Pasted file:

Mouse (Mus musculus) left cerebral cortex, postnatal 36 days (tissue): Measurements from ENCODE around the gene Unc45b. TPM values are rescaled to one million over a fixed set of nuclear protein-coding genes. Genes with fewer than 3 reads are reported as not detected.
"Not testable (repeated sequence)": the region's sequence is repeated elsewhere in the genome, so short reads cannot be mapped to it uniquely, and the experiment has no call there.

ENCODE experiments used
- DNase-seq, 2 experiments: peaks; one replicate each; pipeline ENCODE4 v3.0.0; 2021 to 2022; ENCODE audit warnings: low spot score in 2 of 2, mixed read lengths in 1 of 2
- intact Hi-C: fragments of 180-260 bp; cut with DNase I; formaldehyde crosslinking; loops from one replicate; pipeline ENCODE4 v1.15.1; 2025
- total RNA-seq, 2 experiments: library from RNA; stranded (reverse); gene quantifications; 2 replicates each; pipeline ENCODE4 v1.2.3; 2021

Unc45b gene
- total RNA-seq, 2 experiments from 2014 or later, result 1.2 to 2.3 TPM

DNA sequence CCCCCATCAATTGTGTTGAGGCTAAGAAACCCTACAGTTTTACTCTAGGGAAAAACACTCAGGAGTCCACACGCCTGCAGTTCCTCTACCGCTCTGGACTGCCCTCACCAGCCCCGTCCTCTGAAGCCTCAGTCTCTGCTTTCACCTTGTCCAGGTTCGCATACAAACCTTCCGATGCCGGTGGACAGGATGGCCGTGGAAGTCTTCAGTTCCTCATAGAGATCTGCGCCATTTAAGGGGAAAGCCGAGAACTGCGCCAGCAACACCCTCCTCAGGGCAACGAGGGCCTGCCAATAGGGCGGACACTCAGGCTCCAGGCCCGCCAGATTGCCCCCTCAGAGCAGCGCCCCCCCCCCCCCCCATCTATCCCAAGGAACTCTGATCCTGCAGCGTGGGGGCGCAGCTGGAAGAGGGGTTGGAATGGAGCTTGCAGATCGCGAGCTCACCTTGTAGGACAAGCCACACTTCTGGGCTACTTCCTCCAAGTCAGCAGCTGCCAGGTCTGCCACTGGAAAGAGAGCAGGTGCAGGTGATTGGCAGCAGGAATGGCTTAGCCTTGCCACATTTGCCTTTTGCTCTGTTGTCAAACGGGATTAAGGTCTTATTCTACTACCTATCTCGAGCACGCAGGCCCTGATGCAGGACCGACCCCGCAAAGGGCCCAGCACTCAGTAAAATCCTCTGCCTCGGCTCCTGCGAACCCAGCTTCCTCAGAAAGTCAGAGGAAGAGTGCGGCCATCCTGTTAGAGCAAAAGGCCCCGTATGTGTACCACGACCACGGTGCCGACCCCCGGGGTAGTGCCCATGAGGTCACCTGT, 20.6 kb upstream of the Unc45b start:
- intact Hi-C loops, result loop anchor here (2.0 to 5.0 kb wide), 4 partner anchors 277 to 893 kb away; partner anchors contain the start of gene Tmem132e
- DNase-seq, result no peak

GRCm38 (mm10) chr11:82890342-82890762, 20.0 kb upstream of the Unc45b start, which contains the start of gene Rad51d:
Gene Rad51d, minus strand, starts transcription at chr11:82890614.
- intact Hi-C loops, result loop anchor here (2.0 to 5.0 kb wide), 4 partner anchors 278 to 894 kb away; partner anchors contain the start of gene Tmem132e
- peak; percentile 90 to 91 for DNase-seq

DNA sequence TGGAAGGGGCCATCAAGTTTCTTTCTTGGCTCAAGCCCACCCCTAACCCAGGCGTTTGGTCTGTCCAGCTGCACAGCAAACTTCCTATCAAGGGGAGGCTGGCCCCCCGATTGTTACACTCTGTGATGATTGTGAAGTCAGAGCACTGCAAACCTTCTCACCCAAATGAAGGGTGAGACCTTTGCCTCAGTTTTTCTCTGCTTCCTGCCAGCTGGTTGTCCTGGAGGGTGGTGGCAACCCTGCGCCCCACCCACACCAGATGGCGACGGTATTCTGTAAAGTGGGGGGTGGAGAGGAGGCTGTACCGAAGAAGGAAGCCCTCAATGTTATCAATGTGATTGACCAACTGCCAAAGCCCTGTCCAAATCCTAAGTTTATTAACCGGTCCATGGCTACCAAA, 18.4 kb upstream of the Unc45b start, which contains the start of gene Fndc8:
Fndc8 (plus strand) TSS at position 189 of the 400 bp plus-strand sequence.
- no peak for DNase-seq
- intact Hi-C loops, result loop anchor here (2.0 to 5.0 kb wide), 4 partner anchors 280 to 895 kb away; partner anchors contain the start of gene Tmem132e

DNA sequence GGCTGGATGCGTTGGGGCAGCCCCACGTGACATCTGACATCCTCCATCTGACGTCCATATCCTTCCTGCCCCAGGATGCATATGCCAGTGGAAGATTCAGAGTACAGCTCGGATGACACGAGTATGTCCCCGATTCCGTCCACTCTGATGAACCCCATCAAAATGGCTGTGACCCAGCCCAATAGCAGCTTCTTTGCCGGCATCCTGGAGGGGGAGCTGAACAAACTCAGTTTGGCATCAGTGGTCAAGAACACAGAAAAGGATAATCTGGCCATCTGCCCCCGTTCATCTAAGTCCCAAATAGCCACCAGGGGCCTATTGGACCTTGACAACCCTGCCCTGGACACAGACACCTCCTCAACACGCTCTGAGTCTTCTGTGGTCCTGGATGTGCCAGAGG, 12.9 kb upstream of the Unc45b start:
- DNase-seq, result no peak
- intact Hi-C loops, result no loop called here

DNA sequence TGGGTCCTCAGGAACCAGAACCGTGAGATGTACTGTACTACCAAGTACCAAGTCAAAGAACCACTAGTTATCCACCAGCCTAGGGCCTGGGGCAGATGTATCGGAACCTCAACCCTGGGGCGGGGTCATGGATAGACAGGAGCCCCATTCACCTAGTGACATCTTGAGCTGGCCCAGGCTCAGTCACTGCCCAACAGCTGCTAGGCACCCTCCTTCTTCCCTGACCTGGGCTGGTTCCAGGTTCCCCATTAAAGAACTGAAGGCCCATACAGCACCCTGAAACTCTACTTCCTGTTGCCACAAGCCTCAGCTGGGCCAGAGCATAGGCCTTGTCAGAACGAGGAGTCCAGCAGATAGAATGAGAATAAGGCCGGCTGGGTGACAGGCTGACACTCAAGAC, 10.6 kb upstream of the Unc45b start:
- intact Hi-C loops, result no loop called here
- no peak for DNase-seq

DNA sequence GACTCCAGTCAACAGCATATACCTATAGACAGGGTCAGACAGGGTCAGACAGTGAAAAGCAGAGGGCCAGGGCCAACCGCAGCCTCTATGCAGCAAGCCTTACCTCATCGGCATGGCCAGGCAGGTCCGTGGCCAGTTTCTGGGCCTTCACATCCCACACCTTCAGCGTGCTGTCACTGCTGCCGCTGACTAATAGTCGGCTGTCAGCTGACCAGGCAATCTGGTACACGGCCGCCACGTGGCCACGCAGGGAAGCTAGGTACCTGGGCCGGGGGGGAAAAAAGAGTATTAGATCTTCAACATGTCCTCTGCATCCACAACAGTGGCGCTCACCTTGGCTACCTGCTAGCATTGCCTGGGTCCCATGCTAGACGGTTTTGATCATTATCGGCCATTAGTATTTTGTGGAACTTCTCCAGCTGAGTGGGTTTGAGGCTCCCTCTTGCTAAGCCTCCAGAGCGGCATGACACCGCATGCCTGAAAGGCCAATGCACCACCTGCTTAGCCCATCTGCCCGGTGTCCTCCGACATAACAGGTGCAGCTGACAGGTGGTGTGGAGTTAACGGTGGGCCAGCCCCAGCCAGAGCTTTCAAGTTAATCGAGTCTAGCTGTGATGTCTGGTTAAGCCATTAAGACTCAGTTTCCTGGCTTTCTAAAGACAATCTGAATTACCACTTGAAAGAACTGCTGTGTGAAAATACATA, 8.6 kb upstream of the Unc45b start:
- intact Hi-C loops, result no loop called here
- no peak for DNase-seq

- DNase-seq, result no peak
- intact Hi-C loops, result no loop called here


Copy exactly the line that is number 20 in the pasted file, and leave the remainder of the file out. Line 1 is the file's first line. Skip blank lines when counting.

DNA sequence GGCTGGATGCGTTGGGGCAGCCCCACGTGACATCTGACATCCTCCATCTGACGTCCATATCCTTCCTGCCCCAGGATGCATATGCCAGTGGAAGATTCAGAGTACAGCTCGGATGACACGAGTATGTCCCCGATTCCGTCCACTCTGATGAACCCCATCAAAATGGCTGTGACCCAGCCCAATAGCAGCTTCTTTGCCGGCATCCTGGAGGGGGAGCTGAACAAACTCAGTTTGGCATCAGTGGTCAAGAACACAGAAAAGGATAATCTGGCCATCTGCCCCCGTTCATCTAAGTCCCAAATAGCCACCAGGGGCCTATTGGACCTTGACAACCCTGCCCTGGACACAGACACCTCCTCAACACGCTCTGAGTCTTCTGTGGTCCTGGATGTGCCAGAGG, 12.9 kb upstream of the Unc45b start: